EPSRC logo

Details of Grant 

EPSRC Reference: EP/R021805/1
Title: Development and Validation of Thermal-Hydraulic ... in BWR's and PWR's: Can modern CFD models reliably predict DNB for nuclear power applications?
Principal Investigator: Walker, Dr S
Other Investigators:
Hardalupas, Professor I Fairweather, Professor M Issa, Dr R
Researcher Co-Investigators:
Dr M Colombo
Project Partners:
Department: Dept of Mechanical Engineering
Organisation: Imperial College London
Scheme: Standard Research - NR1
Starts: 01 September 2018 Ends: 31 August 2021 Value (£): 595,241
EPSRC Research Topic Classifications:
Energy - Nuclear
EPSRC Industrial Sector Classifications:
Energy
Related Grants:
Panel History:
Panel DatePanel NameOutcome
04 Oct 2017 UK-India Civil Nuclear Phase 4 Announced
Summary on Grant Application Form
The United Kingdom government has decided that continued use of nuclear power should be made to contribute to a low-carbon electricity generating system in the United Kingdom. It is important that new nuclear plants are designed to be as safe as possible, and this research will contribute to this.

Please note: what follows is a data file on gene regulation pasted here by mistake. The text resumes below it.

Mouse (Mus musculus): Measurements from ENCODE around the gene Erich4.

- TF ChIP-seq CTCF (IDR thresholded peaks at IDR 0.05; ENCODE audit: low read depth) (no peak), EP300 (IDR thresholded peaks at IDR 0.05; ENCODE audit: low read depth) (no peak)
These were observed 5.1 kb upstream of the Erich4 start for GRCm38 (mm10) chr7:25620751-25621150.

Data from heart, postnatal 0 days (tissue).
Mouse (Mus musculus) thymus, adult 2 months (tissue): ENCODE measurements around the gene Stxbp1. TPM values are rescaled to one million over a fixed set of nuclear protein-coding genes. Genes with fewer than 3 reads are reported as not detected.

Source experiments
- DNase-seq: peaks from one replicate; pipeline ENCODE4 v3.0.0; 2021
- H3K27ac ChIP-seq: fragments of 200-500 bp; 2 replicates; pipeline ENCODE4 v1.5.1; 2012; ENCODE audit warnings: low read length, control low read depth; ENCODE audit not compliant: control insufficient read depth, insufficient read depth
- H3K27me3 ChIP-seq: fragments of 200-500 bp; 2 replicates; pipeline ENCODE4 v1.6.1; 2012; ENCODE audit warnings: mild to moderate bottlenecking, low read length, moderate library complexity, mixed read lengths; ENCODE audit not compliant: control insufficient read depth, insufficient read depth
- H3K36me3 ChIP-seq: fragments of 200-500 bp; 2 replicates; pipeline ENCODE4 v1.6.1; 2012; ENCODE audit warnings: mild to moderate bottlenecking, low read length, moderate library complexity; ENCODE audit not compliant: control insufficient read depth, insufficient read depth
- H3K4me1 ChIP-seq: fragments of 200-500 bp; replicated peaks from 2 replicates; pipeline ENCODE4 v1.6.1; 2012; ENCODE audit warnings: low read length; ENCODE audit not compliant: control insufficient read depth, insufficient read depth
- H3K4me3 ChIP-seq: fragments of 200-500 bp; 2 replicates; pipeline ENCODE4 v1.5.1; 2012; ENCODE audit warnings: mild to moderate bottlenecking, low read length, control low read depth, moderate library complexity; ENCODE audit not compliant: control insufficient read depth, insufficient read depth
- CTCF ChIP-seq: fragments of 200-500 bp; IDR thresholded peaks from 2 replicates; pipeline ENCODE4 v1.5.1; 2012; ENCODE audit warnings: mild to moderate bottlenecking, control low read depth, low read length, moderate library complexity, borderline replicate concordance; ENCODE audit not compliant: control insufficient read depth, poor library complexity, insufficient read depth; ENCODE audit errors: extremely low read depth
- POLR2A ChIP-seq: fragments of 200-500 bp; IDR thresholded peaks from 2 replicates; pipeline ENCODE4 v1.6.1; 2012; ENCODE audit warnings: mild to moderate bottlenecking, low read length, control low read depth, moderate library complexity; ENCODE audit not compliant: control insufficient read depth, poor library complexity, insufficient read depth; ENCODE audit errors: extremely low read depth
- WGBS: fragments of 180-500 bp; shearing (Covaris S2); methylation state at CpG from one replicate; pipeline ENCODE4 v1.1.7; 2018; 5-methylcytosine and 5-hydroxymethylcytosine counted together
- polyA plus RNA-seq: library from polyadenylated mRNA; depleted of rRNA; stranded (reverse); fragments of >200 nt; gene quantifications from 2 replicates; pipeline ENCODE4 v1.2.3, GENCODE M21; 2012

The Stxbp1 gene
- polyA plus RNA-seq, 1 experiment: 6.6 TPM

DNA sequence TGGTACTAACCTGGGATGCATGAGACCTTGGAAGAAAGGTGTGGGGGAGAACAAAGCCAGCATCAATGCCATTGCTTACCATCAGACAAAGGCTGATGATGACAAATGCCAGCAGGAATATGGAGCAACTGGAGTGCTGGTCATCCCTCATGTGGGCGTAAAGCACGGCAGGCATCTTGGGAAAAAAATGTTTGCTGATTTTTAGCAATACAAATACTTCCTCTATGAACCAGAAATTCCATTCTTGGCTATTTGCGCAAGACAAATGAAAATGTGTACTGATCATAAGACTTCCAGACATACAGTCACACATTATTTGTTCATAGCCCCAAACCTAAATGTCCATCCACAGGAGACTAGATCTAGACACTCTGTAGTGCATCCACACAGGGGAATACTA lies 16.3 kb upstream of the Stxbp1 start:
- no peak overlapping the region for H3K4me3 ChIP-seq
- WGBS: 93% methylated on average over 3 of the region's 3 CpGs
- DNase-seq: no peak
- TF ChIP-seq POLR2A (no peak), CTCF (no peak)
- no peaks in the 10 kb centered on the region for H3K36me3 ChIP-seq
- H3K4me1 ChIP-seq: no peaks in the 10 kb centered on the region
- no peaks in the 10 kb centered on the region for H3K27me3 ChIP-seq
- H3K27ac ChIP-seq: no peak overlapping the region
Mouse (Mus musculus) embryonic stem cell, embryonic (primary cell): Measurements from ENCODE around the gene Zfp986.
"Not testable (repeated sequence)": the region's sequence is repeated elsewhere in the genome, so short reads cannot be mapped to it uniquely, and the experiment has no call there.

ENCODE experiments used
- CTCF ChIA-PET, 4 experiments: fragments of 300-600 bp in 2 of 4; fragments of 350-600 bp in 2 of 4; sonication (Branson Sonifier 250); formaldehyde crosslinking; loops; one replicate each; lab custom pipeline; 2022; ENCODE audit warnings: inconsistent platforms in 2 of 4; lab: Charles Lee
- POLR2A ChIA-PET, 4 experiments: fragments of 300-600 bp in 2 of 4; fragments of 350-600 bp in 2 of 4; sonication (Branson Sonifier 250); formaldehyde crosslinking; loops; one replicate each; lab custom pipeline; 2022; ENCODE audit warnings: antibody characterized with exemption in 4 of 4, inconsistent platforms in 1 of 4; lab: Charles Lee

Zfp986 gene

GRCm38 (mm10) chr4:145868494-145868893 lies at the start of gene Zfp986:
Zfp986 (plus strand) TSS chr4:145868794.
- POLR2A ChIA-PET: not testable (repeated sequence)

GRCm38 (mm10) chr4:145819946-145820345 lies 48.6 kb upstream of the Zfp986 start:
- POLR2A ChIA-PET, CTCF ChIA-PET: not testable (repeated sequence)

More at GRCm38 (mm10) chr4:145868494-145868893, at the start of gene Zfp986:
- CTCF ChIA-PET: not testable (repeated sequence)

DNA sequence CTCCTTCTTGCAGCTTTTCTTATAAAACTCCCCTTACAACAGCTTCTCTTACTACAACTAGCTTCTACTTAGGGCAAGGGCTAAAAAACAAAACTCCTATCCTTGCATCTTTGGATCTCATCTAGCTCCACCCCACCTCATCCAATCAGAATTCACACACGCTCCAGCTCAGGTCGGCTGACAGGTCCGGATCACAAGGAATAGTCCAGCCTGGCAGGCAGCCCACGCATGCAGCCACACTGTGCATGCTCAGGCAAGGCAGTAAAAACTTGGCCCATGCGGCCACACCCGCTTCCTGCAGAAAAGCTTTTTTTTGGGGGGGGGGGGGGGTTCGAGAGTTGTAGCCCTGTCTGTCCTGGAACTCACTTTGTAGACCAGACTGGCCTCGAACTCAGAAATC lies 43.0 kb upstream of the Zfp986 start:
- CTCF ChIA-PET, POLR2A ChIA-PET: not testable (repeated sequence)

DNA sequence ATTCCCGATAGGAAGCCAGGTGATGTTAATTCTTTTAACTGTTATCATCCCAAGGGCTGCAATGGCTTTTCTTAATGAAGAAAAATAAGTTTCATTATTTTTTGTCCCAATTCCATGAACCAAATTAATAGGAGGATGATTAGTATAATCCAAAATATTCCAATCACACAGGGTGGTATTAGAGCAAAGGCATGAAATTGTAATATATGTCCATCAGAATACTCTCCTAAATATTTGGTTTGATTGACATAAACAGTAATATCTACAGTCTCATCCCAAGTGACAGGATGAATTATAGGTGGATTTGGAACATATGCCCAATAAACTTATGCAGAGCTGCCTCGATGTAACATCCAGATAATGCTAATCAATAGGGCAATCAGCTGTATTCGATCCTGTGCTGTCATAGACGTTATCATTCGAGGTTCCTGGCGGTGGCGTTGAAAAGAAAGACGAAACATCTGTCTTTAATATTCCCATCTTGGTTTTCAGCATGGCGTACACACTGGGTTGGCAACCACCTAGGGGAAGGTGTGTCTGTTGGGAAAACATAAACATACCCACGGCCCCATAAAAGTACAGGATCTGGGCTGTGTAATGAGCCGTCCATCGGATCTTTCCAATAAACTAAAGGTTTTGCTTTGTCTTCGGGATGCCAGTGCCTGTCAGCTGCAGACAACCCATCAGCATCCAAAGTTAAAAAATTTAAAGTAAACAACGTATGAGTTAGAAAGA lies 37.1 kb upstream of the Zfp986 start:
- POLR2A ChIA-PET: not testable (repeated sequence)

Broadly, when a water-cooled nuclear reactor remains cooled by water, it is essentially impossible for it to overheat and suffer damage. Conversely, when the water coolant turns inadvertently to steam this possibility does arise. This project is aimed at developing better predictive tools to understand when the change of coolant from liquid water to steam occurs. Better predictive capability here will allow new plants to be designed with even more confidence as to their safety.

This project will be undertaken in collaboration with our colleagues in the Indian civil nuclear power industry, specifically at the Bhaba Atomic Research Centre in Mumbai. Here our Indian colleagues, supported by the United Kingdom team, will engage in complex measurements of the boiling process, and of the turning of the liquid water coolant into steam. Alongside these measurements, we and they will develop sophisticated computational predictive tools for this change from liquid water to steam. These predictive tools will study the fundamental physics of the boiling process, right down at a scale of a few microns, and will extend to the construction and validation of predictive tools applied to the scale of whole portions of the nuclear core.

The quality and effectiveness of the predictive tools to be developed will be able to be assessed by comparing their predictions with the observed occurrence of this water-steam transition.

Key Findings
This information can now be found on Gateway to Research (GtR) http://gtr.rcuk.ac.uk
Potential use in non-academic contexts
This information can now be found on Gateway to Research (GtR) http://gtr.rcuk.ac.uk
Impacts
Description This information can now be found on Gateway to Research (GtR) http://gtr.rcuk.ac.uk
Summary
Date Materialised
Sectors submitted by the Researcher
This information can now be found on Gateway to Research (GtR) http://gtr.rcuk.ac.uk
Project URL:  
Further Information:  
Organisation Website: http://www.imperial.ac.uk